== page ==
Economic hardships in Mexico have been on the rise for many years. As of 2014, nearly half of Mexicans were living in impoverished states due to increased inequalities among social classes within the country.
Economic disparities are prevalent between Mexico’s upper-class and lower-class citizens. According to research done by Business Insider in conjunction with the Organization for Economic Co-operation and Development (OECD) the country’s richest 10 percent earn more than 30 times what the poorest 10 percent make. This places Mexico as the most unequal of the organization’s 34 countries. In 2014, the bottom 20 percent of workers in Mexico averaged only $12,850 for the year. As a result, these workers were unable to adequately supply the needs of their families.
The large gap in wealth between the rich and the poor has been a long-standing problem, with the current minimum wage rate for lower-income individuals set at $4.50 per day. Because the top one percent owns nearly half of the country’s total wealth, increased economic hardships in Mexico have resulted in longer workdays for lower-class citizens who try and compensate for their extremely low wages.
For example, according to the OECD, the average American works slightly more than 1,700 hours in one year, while the average worker in Mexico works over 2,300 hours. However, despite this substantial increase in the average hours worked per year, it has not been enough to overcome the burden of economic hardships.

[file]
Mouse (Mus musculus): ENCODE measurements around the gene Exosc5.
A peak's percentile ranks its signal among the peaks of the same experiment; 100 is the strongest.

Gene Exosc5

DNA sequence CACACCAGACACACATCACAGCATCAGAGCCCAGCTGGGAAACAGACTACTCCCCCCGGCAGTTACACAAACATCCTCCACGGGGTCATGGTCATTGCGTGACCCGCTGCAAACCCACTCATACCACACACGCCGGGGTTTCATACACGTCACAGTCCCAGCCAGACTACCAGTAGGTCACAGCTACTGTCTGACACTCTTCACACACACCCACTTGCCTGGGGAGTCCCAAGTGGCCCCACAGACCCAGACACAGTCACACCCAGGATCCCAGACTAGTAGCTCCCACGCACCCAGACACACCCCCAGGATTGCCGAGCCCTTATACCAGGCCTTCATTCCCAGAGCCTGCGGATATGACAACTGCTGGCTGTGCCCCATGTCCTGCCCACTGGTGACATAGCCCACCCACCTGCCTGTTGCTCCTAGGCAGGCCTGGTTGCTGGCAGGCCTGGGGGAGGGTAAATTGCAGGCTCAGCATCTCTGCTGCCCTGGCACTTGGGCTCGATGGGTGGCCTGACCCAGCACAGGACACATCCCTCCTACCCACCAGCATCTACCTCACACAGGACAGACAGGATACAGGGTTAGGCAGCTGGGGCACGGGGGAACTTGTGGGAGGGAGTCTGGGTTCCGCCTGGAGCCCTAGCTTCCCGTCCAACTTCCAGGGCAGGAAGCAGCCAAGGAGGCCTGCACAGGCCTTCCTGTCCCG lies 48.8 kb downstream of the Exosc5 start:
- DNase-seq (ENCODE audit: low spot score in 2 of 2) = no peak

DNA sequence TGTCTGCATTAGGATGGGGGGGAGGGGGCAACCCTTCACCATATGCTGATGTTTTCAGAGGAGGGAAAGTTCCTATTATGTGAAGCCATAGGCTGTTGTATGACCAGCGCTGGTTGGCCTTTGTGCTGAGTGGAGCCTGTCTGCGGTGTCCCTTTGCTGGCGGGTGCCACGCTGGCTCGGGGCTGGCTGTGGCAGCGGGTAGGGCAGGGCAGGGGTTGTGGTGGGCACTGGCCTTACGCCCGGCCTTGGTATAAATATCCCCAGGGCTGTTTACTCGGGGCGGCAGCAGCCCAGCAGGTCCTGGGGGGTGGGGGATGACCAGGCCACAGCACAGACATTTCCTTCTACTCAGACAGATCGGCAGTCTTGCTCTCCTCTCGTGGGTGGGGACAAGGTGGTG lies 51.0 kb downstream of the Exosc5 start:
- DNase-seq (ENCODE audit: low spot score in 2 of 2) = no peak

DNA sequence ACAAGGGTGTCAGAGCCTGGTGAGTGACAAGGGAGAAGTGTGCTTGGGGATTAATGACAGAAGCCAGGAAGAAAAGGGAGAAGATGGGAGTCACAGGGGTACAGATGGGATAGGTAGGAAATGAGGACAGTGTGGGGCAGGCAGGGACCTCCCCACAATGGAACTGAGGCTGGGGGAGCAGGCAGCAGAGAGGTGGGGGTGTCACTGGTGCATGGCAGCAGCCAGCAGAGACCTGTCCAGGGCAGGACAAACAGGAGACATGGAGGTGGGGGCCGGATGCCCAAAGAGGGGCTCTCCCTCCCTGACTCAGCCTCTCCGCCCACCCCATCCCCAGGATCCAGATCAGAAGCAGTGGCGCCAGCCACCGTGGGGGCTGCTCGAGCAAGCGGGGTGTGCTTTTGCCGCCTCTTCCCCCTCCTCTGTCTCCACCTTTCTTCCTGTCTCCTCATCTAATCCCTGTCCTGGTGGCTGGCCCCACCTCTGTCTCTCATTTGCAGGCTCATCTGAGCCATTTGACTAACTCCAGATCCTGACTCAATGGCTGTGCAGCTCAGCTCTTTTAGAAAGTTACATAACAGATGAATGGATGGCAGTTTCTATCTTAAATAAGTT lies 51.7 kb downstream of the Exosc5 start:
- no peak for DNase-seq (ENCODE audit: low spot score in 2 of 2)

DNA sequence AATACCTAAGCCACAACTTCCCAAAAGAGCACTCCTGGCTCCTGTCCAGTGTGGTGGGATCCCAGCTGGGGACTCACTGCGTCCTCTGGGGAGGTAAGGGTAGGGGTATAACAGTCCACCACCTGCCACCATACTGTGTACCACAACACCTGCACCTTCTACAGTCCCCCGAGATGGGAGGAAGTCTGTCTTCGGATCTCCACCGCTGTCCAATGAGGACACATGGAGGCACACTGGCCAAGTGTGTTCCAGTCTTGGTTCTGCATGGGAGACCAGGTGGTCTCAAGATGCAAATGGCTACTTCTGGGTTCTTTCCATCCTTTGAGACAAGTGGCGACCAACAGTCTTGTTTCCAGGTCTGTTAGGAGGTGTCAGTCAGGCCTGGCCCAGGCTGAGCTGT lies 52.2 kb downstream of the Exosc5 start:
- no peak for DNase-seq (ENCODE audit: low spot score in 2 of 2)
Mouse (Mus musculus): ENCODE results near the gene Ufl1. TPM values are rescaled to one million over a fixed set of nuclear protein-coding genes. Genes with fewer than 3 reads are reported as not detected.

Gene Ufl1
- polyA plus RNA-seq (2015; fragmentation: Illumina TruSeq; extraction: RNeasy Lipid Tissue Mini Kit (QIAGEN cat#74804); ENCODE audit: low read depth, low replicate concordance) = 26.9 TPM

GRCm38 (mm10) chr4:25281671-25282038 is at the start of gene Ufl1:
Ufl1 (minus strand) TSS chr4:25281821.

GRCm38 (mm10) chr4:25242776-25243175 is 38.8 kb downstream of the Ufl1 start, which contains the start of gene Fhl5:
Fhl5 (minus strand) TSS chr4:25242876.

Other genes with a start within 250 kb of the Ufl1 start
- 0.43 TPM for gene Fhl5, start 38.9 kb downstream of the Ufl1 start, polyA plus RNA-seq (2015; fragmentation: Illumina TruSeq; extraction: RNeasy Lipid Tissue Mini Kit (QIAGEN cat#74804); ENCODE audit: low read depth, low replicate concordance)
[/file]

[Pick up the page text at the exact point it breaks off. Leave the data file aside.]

Concerned citizens have begun to voice their discontent over the rising wealth of the rich at the expense of the poor. Further, they have urged Congress in Mexico to develop policies and social programs that would help to rectify the situation.
Among the suggested solutions to help in the fight against wealth disparity and resulting poverty include raising the minimum wage amount, tax transparency and changing fiscal policies to provide for better public spending tactics. Furthermore, a petition by Oxfam has urged Congress to “end the vicious cycle of inequality by prioritizing public spending on education, healthcare and other basic services.”
– Lael Pierce